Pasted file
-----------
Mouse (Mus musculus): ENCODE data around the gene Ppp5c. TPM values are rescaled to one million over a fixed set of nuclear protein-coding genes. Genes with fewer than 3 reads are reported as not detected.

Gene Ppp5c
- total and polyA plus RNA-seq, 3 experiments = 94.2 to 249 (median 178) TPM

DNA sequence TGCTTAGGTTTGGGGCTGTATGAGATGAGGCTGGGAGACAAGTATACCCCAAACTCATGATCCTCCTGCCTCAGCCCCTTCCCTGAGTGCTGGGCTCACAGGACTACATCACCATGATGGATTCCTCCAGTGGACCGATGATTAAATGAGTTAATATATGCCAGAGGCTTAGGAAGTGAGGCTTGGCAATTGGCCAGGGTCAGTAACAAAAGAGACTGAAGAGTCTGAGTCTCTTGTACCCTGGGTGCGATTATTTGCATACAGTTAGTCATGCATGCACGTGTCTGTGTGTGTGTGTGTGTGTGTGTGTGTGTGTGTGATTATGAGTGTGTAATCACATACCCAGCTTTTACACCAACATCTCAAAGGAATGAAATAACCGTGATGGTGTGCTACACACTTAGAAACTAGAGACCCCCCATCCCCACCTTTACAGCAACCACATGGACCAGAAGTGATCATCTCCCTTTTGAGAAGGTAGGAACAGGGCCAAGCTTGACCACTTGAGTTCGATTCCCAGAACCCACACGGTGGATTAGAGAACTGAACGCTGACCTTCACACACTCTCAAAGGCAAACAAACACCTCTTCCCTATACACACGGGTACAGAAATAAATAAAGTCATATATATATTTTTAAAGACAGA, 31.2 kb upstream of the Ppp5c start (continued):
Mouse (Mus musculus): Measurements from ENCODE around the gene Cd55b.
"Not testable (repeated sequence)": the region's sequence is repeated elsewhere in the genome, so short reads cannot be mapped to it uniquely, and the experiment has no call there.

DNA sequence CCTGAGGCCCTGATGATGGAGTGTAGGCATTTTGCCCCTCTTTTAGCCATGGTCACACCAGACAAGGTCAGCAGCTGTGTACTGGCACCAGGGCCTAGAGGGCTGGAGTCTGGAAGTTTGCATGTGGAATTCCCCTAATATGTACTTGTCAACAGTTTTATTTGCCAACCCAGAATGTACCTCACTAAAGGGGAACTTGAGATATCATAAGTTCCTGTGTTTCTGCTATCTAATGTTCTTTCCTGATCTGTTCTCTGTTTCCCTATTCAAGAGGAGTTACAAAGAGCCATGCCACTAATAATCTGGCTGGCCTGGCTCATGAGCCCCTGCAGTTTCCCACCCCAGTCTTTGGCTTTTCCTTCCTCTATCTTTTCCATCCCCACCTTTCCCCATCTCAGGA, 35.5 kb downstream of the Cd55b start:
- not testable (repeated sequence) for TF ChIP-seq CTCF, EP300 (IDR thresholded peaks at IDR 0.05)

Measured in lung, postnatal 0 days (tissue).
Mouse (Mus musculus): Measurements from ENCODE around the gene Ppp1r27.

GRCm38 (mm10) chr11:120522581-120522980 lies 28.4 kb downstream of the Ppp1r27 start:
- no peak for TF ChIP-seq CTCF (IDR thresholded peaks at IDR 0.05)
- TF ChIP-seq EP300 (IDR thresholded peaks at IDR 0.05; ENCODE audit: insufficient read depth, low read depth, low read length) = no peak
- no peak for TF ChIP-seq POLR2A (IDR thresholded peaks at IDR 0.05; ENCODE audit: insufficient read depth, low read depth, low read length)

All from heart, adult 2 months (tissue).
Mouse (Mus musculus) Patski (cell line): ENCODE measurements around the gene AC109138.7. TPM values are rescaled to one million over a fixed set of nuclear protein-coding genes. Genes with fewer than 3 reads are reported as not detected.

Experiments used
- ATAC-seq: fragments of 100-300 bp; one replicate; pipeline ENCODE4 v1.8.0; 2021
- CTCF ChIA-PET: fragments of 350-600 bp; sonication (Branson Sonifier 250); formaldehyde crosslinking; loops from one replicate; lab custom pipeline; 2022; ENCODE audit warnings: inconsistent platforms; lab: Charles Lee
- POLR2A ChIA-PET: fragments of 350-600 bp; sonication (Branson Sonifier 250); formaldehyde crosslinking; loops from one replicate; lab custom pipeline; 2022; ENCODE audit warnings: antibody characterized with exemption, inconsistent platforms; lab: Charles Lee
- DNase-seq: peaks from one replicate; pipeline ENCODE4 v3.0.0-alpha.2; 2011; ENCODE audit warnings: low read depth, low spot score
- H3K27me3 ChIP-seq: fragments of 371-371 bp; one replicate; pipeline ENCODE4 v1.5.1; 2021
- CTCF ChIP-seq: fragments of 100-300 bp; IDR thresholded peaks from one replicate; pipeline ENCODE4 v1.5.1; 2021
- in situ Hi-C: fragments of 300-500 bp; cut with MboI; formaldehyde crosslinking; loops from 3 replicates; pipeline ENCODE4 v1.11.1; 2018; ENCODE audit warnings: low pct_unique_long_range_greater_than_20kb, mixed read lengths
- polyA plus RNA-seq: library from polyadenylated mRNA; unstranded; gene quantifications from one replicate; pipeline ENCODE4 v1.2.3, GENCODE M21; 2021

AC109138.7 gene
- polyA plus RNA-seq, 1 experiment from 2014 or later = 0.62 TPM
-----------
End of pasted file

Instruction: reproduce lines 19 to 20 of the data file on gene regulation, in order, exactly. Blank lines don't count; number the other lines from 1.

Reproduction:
- CTCF ChIA-PET: fragments of 350-600 bp; sonication (Branson Sonifier 250); formaldehyde crosslinking; loops from one replicate; lab custom pipeline; 2022; ENCODE audit warnings: inconsistent platforms; lab: Charles Lee
- POLR2A ChIA-PET: fragments of 350-600 bp; sonication (Branson Sonifier 250); formaldehyde crosslinking; loops from one replicate; lab custom pipeline; 2022; ENCODE audit warnings: antibody characterized with exemption, inconsistent platforms; lab: Charles Lee